How we select series to watch, according to Netflix

Todd Yellin of Netflix explains to Ed Power how predicting what modern viewers will binge-watch on the streaming service can be counterintuitive.

TODD Yellin’s wife loathes superheroes yet last year he talked her into sitting down with the new adaptation of Marvel’s Jessica Jones.

“She’s allergic to anything to do with comic books. I didn’t say Jessica Jones was based on a comic. I said it had a strong female lead, was about a private investigator with an alcohol problem — and that it had really good reviews by critics.

“As it turned out, she loved it and would never have watched if she had been introduced to it as a Marvel Comic book story.”

Yellin is vice president of product at streaming giant Netflix and it is his job to help subscribers discover new shows worthy of their precious binging time (via the service’s “recommendations” feed). This involves crunching numbers and running complex algorithms — but it is also grounded in the understanding that two people might watch the same television for different reasons.

His wife, to return to the above example, adored Jessica Jones because it was about a strong woman making her way through a cruel world; others may have enjoyed the series because it featured a superhero who can lift cars with her little finger. Both reactions are equally valid.

“Different people will like stories for different reasons, “ he explains. “We match people with “taste communities” based on what they watch. You could be paired with someone who lives one kilometre down the road or they might live 10,000 kilometres away.”

He illustrates the process by bringing up another Netflix hit Ozark, in which Jason Bateman plays a Walter White-esque suburban accountant who is laundering money for a Mexican drug cartel in the Appalachians. At first glance the drama’s appeal appears straightforward. It’s a classic piece of ‘prestige television’ about an archetypal man with a complicated professional and personal life. Not so simple, says Yellin.

“There are a few taste communities around the world with which Ozark is extremely popular, he explains.”One taste community enjoys titles such as Narcos [about Colombia’s drugs business], El Chapo [a biopic of the Mexican cartel kingpin] and documentaries about the cocaine trade.

“But it is also popular with a taste community that watches The Blacklist, The People v OJ Simpson, Breaking Bad and House of Cards. So what does the Blacklist have in common with Ozark? It’s that anti-heroes are central to the story.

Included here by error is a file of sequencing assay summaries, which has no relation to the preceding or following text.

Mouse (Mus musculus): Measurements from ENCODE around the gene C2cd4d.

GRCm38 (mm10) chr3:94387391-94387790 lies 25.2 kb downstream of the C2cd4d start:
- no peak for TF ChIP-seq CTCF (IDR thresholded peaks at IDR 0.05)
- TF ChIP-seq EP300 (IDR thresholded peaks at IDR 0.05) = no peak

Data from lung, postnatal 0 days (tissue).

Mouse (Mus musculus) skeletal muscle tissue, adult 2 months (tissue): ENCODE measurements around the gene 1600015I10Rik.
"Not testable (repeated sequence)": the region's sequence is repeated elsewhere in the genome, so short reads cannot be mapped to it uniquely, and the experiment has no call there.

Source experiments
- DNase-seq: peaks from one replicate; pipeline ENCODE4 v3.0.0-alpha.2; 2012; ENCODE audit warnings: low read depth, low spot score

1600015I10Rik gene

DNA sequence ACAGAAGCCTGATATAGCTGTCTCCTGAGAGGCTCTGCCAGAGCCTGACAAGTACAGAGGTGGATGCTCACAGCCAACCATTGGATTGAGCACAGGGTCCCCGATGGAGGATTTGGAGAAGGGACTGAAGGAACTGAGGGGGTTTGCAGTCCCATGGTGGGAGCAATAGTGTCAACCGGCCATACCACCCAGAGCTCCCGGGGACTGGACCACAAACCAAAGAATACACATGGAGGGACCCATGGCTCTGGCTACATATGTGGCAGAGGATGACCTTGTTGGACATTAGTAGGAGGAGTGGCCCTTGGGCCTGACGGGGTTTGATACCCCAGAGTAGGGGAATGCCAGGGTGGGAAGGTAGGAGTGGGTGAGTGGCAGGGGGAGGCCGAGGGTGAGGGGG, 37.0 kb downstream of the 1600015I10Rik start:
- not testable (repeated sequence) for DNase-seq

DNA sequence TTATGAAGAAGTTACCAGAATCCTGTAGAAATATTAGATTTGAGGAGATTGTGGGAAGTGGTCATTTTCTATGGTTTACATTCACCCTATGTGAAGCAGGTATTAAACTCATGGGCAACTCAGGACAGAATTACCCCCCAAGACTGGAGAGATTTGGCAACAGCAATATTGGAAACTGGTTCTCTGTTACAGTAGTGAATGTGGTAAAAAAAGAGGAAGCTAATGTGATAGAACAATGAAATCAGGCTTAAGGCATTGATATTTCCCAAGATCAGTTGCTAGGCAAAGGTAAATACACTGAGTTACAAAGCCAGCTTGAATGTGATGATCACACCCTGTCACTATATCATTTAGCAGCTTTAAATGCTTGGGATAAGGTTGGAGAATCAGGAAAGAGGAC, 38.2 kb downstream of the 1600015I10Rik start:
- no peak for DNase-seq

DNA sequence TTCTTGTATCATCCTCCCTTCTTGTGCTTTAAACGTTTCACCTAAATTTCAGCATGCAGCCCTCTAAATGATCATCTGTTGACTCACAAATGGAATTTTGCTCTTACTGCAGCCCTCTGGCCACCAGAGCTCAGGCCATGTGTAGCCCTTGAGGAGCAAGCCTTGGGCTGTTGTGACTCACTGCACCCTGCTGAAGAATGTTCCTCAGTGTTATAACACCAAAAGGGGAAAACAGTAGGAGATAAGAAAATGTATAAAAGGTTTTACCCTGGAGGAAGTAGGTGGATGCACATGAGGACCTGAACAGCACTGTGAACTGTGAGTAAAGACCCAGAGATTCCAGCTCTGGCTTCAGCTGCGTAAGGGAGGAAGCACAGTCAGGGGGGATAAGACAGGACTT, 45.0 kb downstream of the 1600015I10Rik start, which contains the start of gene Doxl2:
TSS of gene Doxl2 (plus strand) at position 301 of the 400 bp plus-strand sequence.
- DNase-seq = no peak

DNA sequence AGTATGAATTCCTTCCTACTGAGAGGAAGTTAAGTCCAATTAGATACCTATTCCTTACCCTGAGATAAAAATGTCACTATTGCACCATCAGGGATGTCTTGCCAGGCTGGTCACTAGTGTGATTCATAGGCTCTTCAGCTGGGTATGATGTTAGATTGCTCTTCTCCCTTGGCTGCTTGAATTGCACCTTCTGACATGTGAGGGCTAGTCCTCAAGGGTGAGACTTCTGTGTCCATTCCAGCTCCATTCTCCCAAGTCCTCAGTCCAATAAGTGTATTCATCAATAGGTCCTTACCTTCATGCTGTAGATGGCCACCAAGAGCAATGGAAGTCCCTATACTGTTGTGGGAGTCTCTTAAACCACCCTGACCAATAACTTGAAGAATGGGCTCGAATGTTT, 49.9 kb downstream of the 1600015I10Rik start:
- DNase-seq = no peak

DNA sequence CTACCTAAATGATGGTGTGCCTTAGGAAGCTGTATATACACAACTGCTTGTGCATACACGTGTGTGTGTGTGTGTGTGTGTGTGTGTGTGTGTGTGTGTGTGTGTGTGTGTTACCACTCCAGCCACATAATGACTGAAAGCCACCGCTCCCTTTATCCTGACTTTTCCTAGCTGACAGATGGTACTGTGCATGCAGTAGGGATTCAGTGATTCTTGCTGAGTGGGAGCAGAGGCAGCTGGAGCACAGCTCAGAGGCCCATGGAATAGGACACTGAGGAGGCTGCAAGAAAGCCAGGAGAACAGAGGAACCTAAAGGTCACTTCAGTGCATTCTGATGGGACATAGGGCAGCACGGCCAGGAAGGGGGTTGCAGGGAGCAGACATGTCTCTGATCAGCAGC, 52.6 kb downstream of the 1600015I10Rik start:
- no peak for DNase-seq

“They are dark characters who show the demons within us all. That’s very different than something about the drugs trade. And there’s a third taste community that likes Ozark — those whose most popular title is [financial meltdown satire] The Big Short. People interested in the intricacies of money laundering are also interested in the intricacies of credit default swaps.”

Netflix Original series, Narcos

Netflix is acknowledged leader at giving viewers something they didn’t quite realise they wanted. For instance, its first big original hit, House of Cards, flowed from the
observation that Kevin Spacey and political thrillers were big box office with subscribers. Put the two together and the result was a mega smash.

“The people on the content side knew Kevin Spacey was popular, knew political dramas were popular. They thought, ‘Well wouldn’t it be great for Netflix to produce something along those lines?’.”

That’s not to say Netflix has an unerring ability to tell the future. The company has released a string of critical flops this year, among them Iron Fist, Friends From College and the already-cancelled Gypsy (Netflix doesn’t share audience figures, making it difficult to measure the popularity of perceived hits and misses). Even its successes occasionally catch the corporation unawares.

“We are surprised many times,” nods Yellin. “There are some things we have no idea how big they are going to be. Stranger Things is a great example, as are Making a Murderer and 13 Reasons Why. They were huge around the world and while we felt they would be successful we didn’t realise they would become global phenomena.”


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